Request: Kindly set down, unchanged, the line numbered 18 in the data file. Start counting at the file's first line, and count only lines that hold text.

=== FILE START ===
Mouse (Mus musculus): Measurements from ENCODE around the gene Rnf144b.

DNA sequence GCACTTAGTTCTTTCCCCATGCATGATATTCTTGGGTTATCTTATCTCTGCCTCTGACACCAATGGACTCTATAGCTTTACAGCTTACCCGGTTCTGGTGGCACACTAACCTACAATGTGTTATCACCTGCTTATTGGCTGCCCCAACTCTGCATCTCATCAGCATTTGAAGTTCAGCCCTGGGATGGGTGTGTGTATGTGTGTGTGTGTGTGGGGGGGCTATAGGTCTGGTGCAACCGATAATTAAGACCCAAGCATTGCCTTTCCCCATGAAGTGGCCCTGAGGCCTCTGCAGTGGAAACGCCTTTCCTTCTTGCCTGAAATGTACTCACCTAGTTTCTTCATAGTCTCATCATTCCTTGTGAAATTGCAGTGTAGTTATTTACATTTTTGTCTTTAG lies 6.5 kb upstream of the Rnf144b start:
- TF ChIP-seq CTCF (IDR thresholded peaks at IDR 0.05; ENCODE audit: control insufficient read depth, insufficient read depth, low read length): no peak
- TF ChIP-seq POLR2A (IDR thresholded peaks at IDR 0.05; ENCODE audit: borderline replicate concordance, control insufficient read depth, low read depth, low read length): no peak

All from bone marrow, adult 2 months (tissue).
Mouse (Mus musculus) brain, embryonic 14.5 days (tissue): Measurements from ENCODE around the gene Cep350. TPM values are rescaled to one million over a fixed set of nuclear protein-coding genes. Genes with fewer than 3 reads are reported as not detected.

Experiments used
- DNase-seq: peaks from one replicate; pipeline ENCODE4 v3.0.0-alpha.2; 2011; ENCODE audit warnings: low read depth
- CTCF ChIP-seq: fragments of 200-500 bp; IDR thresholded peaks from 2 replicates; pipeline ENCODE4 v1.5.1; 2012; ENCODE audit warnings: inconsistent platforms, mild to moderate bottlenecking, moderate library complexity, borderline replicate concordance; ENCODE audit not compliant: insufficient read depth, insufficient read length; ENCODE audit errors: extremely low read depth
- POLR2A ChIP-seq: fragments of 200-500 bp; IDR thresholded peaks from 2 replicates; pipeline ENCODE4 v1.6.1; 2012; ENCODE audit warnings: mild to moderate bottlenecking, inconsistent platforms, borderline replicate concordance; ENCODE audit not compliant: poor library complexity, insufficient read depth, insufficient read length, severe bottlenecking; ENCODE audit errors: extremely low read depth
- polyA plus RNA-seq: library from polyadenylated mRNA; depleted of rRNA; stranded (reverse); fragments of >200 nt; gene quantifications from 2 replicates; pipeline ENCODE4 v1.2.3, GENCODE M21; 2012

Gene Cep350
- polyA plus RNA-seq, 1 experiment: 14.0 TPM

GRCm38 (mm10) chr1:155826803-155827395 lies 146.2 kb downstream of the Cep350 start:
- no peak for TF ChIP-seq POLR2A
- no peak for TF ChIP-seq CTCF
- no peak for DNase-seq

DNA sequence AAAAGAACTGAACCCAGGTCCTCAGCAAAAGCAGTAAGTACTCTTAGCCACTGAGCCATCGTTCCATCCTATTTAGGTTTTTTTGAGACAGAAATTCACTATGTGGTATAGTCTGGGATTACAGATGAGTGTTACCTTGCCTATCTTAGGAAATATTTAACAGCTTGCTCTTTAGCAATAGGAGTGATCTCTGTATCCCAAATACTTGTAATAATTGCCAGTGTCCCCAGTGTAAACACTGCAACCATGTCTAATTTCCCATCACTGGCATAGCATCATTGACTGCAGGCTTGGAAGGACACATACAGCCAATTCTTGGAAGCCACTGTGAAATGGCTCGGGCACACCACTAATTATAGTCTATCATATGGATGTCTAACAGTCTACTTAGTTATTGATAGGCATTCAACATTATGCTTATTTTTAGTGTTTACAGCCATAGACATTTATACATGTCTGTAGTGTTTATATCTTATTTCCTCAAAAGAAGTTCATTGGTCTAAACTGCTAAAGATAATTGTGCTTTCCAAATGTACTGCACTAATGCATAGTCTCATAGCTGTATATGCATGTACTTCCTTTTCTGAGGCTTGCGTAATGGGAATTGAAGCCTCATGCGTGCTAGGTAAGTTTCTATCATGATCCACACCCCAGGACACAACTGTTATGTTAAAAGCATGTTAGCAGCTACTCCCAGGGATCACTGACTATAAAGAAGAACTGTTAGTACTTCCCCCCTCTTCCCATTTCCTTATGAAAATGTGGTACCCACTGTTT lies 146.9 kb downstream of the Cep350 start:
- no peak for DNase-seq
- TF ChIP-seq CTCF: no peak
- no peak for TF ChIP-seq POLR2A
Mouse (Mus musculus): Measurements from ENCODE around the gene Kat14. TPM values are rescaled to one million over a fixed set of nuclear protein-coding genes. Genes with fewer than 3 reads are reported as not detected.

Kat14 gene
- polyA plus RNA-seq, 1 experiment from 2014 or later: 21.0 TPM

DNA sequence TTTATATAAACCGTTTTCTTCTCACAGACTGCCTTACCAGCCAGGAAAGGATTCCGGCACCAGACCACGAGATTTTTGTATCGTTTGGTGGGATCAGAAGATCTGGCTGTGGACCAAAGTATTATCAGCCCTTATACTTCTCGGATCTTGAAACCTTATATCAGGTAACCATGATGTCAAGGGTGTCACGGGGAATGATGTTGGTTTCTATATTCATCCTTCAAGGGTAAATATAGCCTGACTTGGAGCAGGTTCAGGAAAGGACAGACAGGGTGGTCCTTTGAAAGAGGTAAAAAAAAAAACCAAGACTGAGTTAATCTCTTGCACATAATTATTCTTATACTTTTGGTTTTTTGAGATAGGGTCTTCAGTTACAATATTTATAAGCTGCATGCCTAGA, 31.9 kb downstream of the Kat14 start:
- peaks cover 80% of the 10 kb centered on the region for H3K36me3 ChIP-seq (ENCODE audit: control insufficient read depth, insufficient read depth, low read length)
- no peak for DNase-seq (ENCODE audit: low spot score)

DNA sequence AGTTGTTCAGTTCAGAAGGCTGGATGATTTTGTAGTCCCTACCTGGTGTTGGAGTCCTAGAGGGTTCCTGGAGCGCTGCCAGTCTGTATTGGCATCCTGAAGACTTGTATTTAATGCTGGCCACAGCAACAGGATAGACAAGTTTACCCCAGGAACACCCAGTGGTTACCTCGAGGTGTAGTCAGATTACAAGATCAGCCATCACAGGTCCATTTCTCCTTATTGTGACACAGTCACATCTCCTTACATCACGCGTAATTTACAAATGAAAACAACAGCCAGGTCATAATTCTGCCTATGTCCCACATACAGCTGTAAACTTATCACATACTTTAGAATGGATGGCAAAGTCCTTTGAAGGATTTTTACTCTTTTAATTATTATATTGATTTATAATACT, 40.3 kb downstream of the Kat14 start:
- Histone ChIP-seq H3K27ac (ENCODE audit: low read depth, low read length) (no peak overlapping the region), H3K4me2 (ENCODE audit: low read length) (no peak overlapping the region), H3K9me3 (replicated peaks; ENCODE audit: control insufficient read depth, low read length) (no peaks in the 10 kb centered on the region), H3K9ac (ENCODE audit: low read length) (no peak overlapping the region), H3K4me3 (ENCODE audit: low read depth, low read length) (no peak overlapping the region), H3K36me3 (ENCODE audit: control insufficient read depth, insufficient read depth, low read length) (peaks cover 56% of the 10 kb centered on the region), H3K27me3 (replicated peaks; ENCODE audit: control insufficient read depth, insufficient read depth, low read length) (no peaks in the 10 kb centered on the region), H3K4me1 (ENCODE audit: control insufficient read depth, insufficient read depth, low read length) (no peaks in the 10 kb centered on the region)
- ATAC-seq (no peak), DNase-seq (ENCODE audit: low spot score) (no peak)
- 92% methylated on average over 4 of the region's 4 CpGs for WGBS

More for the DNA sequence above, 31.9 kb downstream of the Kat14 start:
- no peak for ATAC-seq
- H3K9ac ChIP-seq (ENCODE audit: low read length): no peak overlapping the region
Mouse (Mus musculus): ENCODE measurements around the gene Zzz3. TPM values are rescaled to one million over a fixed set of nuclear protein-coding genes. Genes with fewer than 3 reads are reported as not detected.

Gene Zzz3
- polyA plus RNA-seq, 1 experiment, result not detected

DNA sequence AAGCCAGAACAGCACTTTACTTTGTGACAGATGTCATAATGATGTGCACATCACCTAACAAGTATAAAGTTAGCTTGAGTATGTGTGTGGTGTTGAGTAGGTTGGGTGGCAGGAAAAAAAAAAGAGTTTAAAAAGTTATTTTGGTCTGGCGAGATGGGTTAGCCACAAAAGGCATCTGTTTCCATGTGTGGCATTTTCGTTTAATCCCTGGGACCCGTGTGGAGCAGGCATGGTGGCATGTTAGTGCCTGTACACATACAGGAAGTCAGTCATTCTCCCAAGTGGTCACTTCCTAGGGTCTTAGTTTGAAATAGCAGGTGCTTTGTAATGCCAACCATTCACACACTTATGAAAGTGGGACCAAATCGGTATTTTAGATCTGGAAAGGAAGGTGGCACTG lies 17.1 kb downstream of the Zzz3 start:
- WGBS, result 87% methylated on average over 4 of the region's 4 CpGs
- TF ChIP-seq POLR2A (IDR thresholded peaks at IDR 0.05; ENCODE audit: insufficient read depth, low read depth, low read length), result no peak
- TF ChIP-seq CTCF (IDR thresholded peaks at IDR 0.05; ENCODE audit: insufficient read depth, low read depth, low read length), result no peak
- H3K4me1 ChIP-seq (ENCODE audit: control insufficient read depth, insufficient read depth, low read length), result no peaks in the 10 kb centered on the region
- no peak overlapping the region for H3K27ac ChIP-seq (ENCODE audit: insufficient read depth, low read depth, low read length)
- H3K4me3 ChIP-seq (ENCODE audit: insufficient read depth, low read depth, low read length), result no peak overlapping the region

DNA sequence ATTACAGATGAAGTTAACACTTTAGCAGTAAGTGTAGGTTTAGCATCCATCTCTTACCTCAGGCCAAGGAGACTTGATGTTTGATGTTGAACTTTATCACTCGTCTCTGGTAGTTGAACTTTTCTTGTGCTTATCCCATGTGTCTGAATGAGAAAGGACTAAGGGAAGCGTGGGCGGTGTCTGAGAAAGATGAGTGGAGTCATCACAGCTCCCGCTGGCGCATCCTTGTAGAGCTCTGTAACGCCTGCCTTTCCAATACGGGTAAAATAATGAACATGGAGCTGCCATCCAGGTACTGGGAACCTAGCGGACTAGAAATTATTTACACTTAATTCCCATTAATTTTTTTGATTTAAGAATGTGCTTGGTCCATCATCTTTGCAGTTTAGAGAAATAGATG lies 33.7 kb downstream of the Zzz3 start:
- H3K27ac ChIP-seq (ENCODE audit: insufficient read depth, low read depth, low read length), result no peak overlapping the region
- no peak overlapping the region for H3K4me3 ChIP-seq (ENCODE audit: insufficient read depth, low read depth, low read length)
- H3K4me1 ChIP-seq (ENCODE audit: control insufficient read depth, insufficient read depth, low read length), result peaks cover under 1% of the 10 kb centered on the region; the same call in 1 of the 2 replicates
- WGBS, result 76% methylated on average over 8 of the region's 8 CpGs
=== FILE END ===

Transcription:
DNA sequence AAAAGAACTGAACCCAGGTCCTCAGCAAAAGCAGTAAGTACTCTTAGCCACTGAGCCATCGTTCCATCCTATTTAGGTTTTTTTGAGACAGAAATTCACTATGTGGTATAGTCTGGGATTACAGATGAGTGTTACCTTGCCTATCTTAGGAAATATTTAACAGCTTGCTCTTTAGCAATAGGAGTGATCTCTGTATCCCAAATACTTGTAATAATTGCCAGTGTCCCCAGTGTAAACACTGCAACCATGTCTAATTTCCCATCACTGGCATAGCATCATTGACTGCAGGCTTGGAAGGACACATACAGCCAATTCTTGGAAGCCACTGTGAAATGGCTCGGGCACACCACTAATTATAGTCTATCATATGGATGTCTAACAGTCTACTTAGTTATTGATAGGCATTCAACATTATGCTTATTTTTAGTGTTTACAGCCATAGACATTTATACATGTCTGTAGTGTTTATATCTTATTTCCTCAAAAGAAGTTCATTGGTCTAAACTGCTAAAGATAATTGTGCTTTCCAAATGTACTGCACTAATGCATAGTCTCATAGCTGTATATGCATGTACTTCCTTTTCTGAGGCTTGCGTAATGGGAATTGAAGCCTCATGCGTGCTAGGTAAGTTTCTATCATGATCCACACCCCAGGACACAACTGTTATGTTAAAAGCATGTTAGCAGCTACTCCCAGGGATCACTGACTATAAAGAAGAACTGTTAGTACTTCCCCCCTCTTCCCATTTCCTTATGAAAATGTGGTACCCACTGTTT lies 146.9 kb downstream of the Cep350 start: